How long has it been since you have seen all of the family? How are they doing? Perhaps not as well as last year? Perhaps it’s time to talk.
It’s the holidays, this is the time of year when many families realize a family member is not doing as well as s(he) has in the past, and may need some help. Perhaps s(he) just need help with lawn care or snow removal. It might be the house is not as neat as it always was, or perhaps bills and paperwork are being neglected. Maybe it’s time to talk.
It’s the Holidays, many families realize a family member may need some help
This is not something we look forward to, and it seems the job more often than not falls to the women in the family. Women seem to be overwhelmingly tasked with caregiving. Employers know that the holidays are when female employees often request leave to deal with family issues, making caregiving a workplace issue as well. Wages are sacrificed and productivity falls; seasonal demands may exacerbate the problem. An article in the AARP publication estimated that in 2009, there were 66 million unpaid caregivers in the US, and the number is growing. Unpaid caregivers average 20 hours of caregiving a week.
This caregiving is not without cost. Caregiving takes a toll on the health of caregivers which lingers long after the death of the family member cared for. It also costs real money. In addition to the career and income sacrifices, many caregivers contribute significant dollars while assisting loved ones.
By having a Long-Term Care (LTC) discussion, plans can be made to share the responsibilities. Other family members may discover they can contribute time and resources to help. Perhaps professional caregiving either at home or in a facility is required and planning – even at the last minute – can provide solutions, rather than simply spending available money and hoping to qualify for government assistance. Once financing strategies are discovered, more planning options may become available.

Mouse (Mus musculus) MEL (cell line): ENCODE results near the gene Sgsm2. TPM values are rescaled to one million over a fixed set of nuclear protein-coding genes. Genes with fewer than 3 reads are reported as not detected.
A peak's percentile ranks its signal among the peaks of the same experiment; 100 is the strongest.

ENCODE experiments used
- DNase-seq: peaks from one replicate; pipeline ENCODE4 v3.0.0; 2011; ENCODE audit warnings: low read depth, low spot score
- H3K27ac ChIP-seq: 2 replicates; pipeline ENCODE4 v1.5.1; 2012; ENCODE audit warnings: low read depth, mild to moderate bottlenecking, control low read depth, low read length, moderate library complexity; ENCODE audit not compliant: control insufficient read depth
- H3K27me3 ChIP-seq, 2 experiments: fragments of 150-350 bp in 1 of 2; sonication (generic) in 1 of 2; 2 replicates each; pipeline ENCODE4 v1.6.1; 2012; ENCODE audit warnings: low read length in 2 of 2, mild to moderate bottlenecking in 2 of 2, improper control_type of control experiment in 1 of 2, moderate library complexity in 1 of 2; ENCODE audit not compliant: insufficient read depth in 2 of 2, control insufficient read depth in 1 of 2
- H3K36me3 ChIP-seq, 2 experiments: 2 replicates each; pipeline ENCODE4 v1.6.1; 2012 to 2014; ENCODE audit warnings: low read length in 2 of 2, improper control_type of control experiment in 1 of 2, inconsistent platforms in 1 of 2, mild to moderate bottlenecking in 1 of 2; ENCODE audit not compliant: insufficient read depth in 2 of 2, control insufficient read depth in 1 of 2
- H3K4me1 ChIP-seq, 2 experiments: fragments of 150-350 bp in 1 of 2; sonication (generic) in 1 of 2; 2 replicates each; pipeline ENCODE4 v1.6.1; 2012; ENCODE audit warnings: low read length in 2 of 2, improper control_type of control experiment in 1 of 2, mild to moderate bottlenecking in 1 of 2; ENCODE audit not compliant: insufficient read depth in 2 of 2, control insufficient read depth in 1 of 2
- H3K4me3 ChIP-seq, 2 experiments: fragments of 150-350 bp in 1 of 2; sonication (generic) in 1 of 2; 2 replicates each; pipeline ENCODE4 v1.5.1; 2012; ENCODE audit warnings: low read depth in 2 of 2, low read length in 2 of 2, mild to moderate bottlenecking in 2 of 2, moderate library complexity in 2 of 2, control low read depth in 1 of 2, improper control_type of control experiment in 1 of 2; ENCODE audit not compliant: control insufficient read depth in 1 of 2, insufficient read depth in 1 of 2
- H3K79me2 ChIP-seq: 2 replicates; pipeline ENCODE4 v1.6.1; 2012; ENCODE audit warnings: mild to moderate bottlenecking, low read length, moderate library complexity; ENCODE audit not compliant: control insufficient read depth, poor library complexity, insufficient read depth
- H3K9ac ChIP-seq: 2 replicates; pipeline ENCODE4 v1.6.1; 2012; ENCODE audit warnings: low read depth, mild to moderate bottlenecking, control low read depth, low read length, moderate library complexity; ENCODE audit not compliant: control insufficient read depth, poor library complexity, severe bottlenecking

It is the Holidays, family time, perhaps it’s time to talk
The holidays can be an appropriate time to discuss these issues because the family member’s needs might be more apparent. Any time of year can be a good time to consider how the care you may someday need will impact your family as well. Are you prepared to handle your long-term care needs? If you might pay for care, where will the money come from? What will be left for family after your care needs are over? Perhaps you might investigate LTC insurance while you are still healthy so that funding is not an issue when you need care. LTC insurance pays for care in your home, day care facilities, assisted living facilities commonly called CBRF’s or RCAC’s, and traditional nursing homes. Pennies on the dollar now can save hundreds of thousands of dollars later.